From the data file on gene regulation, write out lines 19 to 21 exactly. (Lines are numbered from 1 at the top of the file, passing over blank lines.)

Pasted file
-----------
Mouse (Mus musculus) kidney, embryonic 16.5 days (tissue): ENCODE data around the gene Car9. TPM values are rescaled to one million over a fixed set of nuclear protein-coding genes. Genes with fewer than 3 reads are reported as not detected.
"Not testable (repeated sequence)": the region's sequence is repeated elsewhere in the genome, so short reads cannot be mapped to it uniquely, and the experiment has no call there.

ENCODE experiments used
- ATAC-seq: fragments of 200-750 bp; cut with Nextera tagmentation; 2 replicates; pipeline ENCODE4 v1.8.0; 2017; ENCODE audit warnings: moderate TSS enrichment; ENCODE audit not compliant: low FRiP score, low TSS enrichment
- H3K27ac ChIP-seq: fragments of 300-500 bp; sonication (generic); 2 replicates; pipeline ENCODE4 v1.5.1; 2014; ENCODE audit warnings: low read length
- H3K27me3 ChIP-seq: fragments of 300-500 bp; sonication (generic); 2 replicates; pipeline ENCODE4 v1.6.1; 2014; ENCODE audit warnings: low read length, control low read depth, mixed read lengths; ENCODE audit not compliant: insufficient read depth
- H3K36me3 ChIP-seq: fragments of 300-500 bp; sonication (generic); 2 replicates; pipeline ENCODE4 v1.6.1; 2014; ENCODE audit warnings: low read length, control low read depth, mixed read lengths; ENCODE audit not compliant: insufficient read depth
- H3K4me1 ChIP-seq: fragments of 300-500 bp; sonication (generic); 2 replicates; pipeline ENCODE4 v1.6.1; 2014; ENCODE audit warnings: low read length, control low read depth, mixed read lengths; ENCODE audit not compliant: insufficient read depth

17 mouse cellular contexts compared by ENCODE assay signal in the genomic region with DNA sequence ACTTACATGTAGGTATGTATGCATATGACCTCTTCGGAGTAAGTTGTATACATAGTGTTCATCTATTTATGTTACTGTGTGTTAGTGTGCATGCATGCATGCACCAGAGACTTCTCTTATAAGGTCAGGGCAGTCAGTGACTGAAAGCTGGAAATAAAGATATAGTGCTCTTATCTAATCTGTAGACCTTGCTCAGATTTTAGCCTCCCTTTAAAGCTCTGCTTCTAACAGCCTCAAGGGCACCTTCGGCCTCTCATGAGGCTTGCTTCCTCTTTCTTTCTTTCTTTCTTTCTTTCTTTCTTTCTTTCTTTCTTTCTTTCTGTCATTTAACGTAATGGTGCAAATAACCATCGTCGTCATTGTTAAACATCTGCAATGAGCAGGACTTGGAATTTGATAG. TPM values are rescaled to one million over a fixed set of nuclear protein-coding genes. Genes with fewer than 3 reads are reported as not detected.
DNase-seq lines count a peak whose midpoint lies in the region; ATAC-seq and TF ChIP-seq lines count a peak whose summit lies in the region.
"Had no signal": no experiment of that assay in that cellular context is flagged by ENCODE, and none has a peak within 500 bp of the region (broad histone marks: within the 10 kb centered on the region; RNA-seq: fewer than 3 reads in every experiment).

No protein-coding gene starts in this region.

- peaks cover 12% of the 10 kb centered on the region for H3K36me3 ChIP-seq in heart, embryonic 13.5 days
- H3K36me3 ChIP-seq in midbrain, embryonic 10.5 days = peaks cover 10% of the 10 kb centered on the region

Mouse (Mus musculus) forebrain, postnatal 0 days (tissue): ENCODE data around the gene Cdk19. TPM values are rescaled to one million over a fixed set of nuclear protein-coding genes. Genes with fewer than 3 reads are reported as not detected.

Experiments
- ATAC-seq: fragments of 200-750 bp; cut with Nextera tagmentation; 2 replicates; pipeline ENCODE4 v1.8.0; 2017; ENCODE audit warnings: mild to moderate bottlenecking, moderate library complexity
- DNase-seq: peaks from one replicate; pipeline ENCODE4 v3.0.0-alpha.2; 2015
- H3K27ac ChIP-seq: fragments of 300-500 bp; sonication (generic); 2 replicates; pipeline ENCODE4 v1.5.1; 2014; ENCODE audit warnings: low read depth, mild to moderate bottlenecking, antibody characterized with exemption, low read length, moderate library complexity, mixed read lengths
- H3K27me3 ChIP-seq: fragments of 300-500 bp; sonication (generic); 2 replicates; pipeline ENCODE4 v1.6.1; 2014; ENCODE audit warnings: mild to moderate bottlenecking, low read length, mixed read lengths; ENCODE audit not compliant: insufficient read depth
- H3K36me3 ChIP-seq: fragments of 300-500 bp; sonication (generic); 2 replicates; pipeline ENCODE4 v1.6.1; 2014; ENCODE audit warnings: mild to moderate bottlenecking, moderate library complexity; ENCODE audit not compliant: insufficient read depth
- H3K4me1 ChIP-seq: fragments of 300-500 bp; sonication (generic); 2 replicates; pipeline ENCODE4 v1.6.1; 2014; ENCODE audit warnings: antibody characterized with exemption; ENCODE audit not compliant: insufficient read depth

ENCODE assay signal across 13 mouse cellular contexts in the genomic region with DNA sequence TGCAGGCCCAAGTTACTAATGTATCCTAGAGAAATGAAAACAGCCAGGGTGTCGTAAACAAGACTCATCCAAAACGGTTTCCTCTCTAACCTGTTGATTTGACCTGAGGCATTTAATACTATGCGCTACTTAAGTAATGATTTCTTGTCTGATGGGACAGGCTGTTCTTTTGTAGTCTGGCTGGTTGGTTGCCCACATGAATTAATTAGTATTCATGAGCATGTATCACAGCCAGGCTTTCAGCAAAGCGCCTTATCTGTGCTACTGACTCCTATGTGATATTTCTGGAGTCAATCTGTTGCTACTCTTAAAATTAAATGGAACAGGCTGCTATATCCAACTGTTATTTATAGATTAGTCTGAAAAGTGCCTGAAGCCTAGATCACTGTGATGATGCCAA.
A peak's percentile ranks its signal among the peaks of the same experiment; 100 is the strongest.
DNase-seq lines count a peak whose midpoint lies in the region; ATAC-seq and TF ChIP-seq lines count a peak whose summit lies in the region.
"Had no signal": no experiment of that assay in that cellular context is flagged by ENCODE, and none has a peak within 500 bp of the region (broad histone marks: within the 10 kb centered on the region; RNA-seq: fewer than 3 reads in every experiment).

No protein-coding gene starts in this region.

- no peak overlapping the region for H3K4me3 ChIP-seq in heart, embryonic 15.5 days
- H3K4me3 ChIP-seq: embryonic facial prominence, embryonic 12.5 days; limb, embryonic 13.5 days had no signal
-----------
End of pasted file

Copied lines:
- H3K27ac ChIP-seq: fragments of 300-500 bp; sonication (generic); 2 replicates; pipeline ENCODE4 v1.5.1; 2014; ENCODE audit warnings: low read depth, mild to moderate bottlenecking, antibody characterized with exemption, low read length, moderate library complexity, mixed read lengths
- H3K27me3 ChIP-seq: fragments of 300-500 bp; sonication (generic); 2 replicates; pipeline ENCODE4 v1.6.1; 2014; ENCODE audit warnings: mild to moderate bottlenecking, low read length, mixed read lengths; ENCODE audit not compliant: insufficient read depth
- H3K36me3 ChIP-seq: fragments of 300-500 bp; sonication (generic); 2 replicates; pipeline ENCODE4 v1.6.1; 2014; ENCODE audit warnings: mild to moderate bottlenecking, moderate library complexity; ENCODE audit not compliant: insufficient read depth